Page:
Figure. A. mangoldae paralarvae. Thumbnail (far left) - Ventral views showing relative sizes of the two paralarvae. Left - Ventral and dorsal views, 4.2 mm ML. Middle - Ventral and dorsal views, 19 mm ML. Right - Oral view of the tentacular club, 27 mm ML, with a typical primary doratopsid club (the distal expanded region with large suckers). The developing adult club is seen proximal to the doratopsid club on the tentacular stalk. This consists of a distal region with virtually no protective membranes and small suckers, and a proximal region with narrow protective membranes and no suckers. The developing adult club, therefore, shows the beginning of the features characteristic of the subadult.  Scale bars = 1mm. Drawings from Young (1991).

Distribution

Vertical distribution

Off Hawaii eight specimens were captured during a study to examine the vertical distribution of cephalopods. All specimens were captured during the day at depths between 775 and 975 m. The absence of captures in the heavily sampled waters from 0-400m depth at night suggests that this species is not a vertical migrator.

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Click on an image to view larger version & data in a new window

Figure. Vertical distribution chart of A. mangoldae. Captures were made with both open and opening/closing trawls. Bars - fishing depth-range of opening/closing trawl. Circle - Modal fishing depth for either trawl. Yellow-filled circles - Day capture.

Geographical distribution

Type locality: Hawaiian waters at 21°25'N, 158°20.5'W. The holotype was captured in an opening-closing trawl between 820 and 870 m depth during the day (1411-1616 hrs). This species is known only from the waters off the Hawaiian Islands. Both A. mangoldae and Asperoteuthis acanthoderma occur in these waters but A. mangoldae is much more abundant.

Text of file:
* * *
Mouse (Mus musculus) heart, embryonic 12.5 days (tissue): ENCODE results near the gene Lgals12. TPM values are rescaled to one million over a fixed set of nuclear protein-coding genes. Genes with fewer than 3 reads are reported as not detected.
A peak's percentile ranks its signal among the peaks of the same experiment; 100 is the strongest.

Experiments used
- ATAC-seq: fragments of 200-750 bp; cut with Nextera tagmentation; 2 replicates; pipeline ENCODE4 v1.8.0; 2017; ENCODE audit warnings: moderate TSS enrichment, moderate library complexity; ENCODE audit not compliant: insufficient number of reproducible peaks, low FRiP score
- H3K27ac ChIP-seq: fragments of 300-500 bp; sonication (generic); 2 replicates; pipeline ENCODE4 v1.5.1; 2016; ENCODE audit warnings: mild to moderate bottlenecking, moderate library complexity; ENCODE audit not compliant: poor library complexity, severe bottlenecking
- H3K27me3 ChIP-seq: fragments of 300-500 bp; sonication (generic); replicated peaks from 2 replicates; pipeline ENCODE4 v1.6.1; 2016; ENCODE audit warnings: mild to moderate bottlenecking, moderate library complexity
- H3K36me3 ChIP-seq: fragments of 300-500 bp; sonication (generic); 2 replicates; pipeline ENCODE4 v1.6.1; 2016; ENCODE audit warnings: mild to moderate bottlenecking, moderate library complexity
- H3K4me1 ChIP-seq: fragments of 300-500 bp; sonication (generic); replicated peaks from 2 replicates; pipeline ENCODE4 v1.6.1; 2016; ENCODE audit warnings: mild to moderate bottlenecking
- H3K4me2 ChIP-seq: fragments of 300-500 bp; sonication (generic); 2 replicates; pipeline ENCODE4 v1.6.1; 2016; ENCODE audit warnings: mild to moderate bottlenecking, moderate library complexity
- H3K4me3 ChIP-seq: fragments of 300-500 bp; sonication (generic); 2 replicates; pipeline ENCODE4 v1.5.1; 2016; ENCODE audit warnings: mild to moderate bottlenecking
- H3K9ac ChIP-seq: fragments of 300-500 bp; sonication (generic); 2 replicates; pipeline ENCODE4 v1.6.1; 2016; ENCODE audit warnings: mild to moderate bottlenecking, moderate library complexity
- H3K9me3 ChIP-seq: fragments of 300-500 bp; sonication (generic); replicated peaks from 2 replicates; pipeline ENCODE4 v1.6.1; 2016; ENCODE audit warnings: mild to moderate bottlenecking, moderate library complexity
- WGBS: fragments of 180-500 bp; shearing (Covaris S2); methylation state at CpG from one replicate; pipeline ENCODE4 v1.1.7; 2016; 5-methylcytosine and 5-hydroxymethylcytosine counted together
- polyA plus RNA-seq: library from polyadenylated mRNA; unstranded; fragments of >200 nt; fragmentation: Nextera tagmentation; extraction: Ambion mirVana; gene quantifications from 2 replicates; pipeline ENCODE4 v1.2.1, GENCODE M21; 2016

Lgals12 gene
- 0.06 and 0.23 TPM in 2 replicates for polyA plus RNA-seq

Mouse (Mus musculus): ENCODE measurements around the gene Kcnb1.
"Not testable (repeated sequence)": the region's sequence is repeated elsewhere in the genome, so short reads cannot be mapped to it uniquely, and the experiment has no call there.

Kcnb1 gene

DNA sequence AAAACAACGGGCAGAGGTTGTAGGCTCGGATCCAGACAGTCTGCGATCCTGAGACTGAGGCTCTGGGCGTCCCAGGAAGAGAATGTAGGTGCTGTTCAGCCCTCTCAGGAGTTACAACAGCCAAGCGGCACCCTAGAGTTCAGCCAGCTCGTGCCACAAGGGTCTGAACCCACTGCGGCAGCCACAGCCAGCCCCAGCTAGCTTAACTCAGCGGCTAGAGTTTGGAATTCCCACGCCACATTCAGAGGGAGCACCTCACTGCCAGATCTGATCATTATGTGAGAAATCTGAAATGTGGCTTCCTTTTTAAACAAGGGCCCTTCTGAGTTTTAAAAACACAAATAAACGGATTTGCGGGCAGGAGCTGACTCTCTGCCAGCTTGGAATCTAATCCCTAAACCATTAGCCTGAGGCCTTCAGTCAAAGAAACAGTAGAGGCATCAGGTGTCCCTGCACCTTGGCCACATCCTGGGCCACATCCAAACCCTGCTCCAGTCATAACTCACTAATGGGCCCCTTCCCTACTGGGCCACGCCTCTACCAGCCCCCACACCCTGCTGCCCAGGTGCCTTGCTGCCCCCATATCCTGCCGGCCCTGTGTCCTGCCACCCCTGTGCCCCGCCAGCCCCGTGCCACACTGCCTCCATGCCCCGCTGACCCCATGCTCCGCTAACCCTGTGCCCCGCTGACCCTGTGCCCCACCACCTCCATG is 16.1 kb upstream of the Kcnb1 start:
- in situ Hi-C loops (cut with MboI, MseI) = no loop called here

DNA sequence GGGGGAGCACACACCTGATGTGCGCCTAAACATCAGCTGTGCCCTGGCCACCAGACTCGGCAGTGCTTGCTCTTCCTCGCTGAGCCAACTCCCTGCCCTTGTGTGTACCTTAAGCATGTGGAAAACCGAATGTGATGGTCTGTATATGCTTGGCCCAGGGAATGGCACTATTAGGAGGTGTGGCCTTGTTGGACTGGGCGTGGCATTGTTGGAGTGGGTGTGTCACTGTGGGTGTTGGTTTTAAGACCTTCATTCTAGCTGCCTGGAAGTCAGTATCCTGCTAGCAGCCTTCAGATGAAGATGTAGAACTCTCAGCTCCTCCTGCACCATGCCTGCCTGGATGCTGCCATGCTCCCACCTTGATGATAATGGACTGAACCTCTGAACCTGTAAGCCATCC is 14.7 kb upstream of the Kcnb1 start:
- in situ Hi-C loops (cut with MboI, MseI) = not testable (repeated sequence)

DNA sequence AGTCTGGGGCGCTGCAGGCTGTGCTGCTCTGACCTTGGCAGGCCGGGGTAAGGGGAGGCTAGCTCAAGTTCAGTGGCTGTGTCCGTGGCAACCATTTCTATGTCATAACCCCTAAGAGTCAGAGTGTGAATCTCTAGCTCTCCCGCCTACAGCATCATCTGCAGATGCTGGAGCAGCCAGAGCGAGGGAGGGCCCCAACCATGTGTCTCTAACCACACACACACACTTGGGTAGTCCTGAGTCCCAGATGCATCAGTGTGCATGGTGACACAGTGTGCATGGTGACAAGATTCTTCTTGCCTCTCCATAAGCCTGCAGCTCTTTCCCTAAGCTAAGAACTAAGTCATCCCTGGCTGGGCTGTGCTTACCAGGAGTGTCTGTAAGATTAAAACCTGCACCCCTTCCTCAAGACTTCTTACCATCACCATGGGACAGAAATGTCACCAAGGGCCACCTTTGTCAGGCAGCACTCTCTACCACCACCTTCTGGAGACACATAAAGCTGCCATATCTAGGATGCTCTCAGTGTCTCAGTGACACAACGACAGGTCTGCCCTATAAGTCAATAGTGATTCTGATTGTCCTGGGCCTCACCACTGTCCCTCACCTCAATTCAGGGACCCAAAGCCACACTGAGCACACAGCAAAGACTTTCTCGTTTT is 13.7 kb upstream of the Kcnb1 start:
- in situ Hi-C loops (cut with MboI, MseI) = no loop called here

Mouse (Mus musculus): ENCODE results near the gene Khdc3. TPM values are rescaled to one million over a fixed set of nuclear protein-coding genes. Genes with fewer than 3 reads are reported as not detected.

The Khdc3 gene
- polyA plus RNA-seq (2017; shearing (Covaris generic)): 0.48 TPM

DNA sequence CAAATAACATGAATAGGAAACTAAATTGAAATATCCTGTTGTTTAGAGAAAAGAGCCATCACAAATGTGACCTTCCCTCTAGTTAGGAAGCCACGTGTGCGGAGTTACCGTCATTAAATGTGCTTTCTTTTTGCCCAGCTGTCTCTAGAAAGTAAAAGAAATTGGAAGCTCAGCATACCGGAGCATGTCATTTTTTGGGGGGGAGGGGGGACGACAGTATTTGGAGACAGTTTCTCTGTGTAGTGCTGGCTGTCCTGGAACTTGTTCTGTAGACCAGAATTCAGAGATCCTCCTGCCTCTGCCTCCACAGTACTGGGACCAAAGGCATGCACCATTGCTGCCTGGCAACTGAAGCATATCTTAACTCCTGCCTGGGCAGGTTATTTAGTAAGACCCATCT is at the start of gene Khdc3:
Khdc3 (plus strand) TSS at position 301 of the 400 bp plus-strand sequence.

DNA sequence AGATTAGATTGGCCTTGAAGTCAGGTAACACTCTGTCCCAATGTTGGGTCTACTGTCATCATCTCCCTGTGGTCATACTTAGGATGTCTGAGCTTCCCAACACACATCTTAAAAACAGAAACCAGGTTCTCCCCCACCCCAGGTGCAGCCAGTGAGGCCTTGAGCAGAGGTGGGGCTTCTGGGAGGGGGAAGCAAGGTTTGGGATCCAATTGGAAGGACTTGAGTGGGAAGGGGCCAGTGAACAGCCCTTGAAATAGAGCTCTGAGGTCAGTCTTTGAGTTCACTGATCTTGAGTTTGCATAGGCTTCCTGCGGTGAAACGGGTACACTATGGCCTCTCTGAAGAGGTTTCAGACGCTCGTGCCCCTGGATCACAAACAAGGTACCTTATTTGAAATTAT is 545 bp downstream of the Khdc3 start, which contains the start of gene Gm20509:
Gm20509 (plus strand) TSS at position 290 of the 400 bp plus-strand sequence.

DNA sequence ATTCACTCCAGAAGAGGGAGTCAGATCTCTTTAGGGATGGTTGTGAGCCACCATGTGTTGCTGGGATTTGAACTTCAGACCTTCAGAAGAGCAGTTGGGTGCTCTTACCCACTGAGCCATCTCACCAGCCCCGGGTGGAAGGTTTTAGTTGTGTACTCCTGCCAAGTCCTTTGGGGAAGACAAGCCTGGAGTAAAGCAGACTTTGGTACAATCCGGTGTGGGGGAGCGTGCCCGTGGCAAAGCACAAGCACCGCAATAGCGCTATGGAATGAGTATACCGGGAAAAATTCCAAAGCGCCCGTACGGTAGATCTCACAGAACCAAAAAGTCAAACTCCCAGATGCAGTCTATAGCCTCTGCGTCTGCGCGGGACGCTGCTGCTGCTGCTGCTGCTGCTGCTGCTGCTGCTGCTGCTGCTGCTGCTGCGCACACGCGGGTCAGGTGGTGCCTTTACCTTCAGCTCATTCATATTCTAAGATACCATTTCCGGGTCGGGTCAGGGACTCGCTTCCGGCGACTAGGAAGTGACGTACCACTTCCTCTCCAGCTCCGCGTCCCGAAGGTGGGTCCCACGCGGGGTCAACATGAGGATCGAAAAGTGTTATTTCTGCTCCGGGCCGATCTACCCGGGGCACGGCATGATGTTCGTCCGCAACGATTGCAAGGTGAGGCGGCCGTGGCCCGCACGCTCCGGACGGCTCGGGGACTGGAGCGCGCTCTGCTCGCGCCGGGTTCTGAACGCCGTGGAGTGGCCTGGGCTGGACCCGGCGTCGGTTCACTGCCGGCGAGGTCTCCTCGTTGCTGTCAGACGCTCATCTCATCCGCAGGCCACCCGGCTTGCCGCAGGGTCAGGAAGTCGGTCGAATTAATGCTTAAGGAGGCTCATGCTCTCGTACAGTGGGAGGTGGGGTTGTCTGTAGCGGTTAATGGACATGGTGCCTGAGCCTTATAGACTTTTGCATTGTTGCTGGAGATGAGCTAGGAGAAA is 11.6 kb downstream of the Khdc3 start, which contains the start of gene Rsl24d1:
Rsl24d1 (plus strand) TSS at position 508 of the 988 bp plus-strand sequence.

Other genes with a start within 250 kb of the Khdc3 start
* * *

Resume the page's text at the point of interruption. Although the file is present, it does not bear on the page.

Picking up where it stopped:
References

Young, R. E. 1978. Vertical distribution and photosensitive vesicles of pelagic cephalopods from Hawaiian waters. Fish. Bull., 76: 583-615.

Young, R. E., M. Vecchione and C. F. E. Roper. 2007. A new genus and three new species of decapodiform cephalopods (Mollusca: Cephalopoda). Rev. Fish. Biol. Fisheries, 17: 353-365.

Title Illustrations
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Click on an image to view larger version & data in a new window
Scientific Name Asperoteuthis mangoldae
Location Jarvis Seamount, Equatorial Pacific at 023'S, 15959'W, depth 930 m.
Comments Photographed from the ROV Hercules
Acknowledgements Officers and crew of the Exploration Vessel (E/V) Nautilus
Specimen Condition Live Specimen
Identified By Michael Vecchione
Behavior "Secondary fins" of tail expanded.
View Dorsal
Copyright © 2019 Ocean Exploration Trust/Nautilus Live
About This Page


University of Hawaii, Honolulu, HI, USA


National Museum of Natural History, Washington, D. C. , USA


Smithsonian Institution, Washington, D. C., USA

Page: Tree of Life Asperoteuthis mangoldae Young, Vecchione and Roper, 2007. Authored by Richard E. Young, Michael Vecchione, and Clyde F. E. Roper. The TEXT of this page is licensed under the Creative Commons Attribution-NonCommercial License - Version 3.0. Note that images and other media featured on this page are each governed by their own license, and they may or may not be available for reuse. Click on an image or a media link to access the media data window, which provides the relevant licensing information. For the general terms and conditions of ToL material reuse and redistribution, please see the Tree of Life Copyright Policies.

Citing this page:

Young, Richard E., Michael Vecchione, and Clyde F. E. Roper. 2019. Asperoteuthis mangoldae Young, Vecchione and Roper, 2007. Version 20 August 2019 (under construction). http://tolweb.org/Asperoteuthis_mangoldae/19467/2019.08.20 in The Tree of Life Web Project, http://tolweb.org/